Monday, November 27, 2006

Watching and Waiting

Advent is a time for spiritual vigilance (the Advent fast begins in the Byzantine tradition on November 15), so we’re going to do some serious watching and waiting this week, with our annual Advent silent retreat. So I’ll not be blogging this week, but I’ll be back on the weekend. Meanwhile, I’ll leave you with a brief reflection by Cardinal Newman on watching and waiting for the Lord. Let us pray for each other!

“Our Saviour gave this warning when He was leaving this world—leaving it, that is, as far as His visible presence is concerned. He looked forward to the many hundred years which were to pass before He came again. He knew His own purpose and His Father's purpose gradually to leave the world to itself, gradually to withdraw from it the tokens of His gracious presence. He contemplated, as contemplating all things, the neglect of Him which would spread even among his professed followers… He foresaw the state of the world and the Church, as we see it this day, when His prolonged absence has made it practically thought that He never will come back…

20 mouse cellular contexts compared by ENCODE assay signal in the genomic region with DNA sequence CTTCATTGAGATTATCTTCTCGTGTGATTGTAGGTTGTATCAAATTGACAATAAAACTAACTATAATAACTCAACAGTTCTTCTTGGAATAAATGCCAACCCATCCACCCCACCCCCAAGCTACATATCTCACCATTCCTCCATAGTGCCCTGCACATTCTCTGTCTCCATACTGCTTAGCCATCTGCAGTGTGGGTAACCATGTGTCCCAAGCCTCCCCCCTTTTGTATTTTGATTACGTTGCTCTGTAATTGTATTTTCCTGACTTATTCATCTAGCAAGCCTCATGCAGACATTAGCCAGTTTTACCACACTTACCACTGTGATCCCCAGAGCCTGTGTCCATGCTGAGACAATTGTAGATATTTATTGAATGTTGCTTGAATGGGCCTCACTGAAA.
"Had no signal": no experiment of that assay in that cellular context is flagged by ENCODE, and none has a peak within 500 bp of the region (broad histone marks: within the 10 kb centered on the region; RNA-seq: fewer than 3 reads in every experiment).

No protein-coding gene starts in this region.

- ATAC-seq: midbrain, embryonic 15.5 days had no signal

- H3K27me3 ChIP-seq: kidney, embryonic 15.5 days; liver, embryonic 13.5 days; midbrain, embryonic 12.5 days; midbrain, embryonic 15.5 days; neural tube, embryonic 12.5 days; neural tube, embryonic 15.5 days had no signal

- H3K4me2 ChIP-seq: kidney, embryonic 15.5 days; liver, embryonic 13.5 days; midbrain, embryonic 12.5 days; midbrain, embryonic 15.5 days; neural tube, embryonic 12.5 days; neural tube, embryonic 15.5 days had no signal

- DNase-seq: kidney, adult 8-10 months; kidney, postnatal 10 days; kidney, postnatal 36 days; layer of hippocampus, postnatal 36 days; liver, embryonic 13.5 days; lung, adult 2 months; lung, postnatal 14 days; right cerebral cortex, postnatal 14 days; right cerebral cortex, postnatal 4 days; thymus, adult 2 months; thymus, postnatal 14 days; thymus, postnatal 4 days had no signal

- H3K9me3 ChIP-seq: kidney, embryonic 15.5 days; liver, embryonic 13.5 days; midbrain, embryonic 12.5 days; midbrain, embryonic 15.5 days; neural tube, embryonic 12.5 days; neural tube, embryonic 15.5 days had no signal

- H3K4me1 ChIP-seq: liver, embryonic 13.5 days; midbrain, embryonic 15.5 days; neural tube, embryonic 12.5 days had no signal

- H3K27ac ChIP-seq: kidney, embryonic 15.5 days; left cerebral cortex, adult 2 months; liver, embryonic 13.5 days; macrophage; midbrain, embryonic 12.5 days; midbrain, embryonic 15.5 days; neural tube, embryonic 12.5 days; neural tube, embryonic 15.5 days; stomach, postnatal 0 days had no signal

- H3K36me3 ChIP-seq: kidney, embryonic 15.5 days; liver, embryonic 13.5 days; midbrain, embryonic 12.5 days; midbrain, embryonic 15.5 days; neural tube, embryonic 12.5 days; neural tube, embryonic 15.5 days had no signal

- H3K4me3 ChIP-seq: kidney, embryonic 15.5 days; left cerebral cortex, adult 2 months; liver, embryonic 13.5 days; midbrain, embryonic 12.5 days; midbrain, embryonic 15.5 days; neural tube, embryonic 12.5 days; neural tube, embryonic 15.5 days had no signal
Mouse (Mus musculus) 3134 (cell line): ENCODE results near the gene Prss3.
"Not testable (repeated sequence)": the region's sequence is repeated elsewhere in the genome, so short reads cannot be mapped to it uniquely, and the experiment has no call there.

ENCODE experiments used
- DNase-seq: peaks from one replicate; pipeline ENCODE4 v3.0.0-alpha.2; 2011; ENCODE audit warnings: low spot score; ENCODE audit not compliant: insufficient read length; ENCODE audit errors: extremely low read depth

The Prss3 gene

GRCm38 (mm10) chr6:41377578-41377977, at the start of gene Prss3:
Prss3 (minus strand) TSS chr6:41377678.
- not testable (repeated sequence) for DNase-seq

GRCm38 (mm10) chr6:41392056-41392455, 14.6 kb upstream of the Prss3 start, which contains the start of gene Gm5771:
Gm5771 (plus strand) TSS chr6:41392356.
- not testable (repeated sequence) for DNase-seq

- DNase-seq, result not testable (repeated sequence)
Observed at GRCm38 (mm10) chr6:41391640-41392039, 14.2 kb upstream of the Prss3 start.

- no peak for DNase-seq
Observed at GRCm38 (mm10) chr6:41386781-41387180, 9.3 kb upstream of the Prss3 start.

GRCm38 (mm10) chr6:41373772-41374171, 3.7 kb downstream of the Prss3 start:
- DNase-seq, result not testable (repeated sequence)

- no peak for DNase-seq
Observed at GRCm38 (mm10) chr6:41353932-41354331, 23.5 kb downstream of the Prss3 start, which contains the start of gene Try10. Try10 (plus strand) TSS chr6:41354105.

“He mercifully whispers into our ears, not to trust in what we see, not to share in that general unbelief, not to be carried away by the world, but to ‘take heed, watch, pray,’ and look out for His coming. Surely this gracious warning should be ever in our thoughts, being so precise, so solemn, so earnest.

“He foretold His first coming, yet He took His Church by surprise when He came; much more will He come suddenly the second time, and overtake men, now that He has not measured out the interval before it, as then He did, but left our watchfulness to the keeping of faith and love… We are not simply to believe, but to watch; not simply to love, but to watch; not simply to obey, but to watch; to watch for what? For that great event, Christ's coming…” (Parochial and Plain Sermons, Volume 4, #22).